If you are a fan of comics or cartooning, you should be a regular reader of Comic Riffs, a column/blog from the Washington Post written by “Writer-artist-recovering-syndicated-cartoonist” Michael Cavna. Michael posted an article today about my recently released cover art for the NCS Reuben Awards Weekend brochure, where he interviews some of the
victims subjects of my caricatures for their reaction. Generally good this year, no threats of stoning or keying my car.
In the article Micheal asks me if I had any trouble with any of the subjects. I did have to have a couple of tries at Jeff Keane. It’s interesting when you try to caricature someone you know well. Sometimes it’s easier because you are so familiar with their expressions and personality, you can capture that “look” that other people that know the subject well will respond to. Other times someone like that proves more elusive because you know them TOO well. There can be a subconscious element to your mental image of them that is not coming out in your caricature, and nothing you do satisfies you.
I had similar problems with my caricature of Doug Mahnke. I’ve known Doug for 30 years. He was a rookie airbrush T-Shirt artist at Six Flags near Chicago the same year I was a rookie caricaturist for the same company, Fasen Arts. That was 1985. Today Doug is one of the biggest names in comic book art, drawing heavyweights like Superman, Batman, Wonder Woman and Green Lantern for DC Comics. He was the artist on Dark Horse Comic’s “The Mask” in the early 90’s, and his images of the character in a loud zoot suit and fedora was the basis for all the visuals in the Jim Carrey film of the same name. My mental image of Doug is made up of him from age 22 to 52. That’s a lot of images of a person jumbling around in your head, and it’s hard to be objective in trying to capture that entire person in one caricature.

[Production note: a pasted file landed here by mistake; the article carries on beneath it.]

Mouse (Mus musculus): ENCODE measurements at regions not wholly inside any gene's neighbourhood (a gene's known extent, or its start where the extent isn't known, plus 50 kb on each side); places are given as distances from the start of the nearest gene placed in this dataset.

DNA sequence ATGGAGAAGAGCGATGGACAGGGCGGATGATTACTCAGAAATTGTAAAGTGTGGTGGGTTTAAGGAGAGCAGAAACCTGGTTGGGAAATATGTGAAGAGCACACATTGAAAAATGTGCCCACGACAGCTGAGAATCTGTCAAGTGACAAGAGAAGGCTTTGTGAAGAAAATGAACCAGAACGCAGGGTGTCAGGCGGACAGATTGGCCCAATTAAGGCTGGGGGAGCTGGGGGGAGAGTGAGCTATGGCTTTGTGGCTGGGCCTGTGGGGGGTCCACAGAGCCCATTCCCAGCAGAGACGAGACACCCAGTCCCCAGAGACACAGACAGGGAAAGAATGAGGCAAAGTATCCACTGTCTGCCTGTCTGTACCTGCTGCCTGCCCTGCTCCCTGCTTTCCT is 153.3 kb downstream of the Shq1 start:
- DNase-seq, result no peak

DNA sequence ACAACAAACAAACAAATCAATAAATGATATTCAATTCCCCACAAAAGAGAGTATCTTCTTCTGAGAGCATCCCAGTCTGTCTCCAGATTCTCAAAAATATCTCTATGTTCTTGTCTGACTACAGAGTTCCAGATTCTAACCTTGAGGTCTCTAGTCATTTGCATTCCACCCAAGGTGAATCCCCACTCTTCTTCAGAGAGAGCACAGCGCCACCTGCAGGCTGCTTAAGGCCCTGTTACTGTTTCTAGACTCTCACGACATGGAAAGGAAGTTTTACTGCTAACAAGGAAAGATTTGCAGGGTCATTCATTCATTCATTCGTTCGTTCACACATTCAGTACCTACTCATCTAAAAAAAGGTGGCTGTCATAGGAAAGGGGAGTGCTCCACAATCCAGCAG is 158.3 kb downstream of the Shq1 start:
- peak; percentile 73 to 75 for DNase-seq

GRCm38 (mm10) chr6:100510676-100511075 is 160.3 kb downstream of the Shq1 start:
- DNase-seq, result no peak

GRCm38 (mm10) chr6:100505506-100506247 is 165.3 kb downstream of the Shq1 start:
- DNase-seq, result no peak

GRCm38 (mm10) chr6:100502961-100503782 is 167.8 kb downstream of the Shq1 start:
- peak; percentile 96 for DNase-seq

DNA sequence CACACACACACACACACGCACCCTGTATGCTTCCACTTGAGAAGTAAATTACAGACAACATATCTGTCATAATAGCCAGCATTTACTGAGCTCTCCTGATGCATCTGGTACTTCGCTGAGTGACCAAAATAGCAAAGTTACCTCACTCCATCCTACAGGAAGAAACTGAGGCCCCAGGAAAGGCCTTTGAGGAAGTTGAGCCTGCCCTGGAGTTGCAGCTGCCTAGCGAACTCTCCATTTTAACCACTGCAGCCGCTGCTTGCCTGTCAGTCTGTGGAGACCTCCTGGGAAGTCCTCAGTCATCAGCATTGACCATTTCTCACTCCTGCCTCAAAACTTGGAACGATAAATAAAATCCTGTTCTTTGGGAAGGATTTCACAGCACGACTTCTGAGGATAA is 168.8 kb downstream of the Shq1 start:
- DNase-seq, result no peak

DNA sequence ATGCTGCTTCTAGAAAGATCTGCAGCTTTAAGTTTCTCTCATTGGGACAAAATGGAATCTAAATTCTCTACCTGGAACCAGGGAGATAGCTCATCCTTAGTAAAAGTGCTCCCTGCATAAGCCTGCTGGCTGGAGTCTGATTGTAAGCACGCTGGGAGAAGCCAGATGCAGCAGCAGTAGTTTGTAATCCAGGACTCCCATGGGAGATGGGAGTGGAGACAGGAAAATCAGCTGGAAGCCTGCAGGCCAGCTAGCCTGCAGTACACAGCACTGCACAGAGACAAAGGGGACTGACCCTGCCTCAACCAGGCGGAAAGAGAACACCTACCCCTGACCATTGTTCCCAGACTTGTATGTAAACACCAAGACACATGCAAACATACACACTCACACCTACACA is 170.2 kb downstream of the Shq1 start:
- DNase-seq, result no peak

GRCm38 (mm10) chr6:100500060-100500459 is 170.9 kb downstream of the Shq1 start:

By the way, Michael also wrote a nice article yesterday about Jeff getting the NCS Silver T-Square award. Jeff’s being honored with that award, which is for outstanding dedication and service to the Society or the cartooning industry, is enormously well deserved. Michael didn’t mention in the article about all the years Jeff spent as producer and director of the Reuben Awards show, the roasts, and other shows at the Reubens. He changed the way the Reuben show is done, and created a highly entertaining, multi-faceted show that has delighted attendees for well over a decade.
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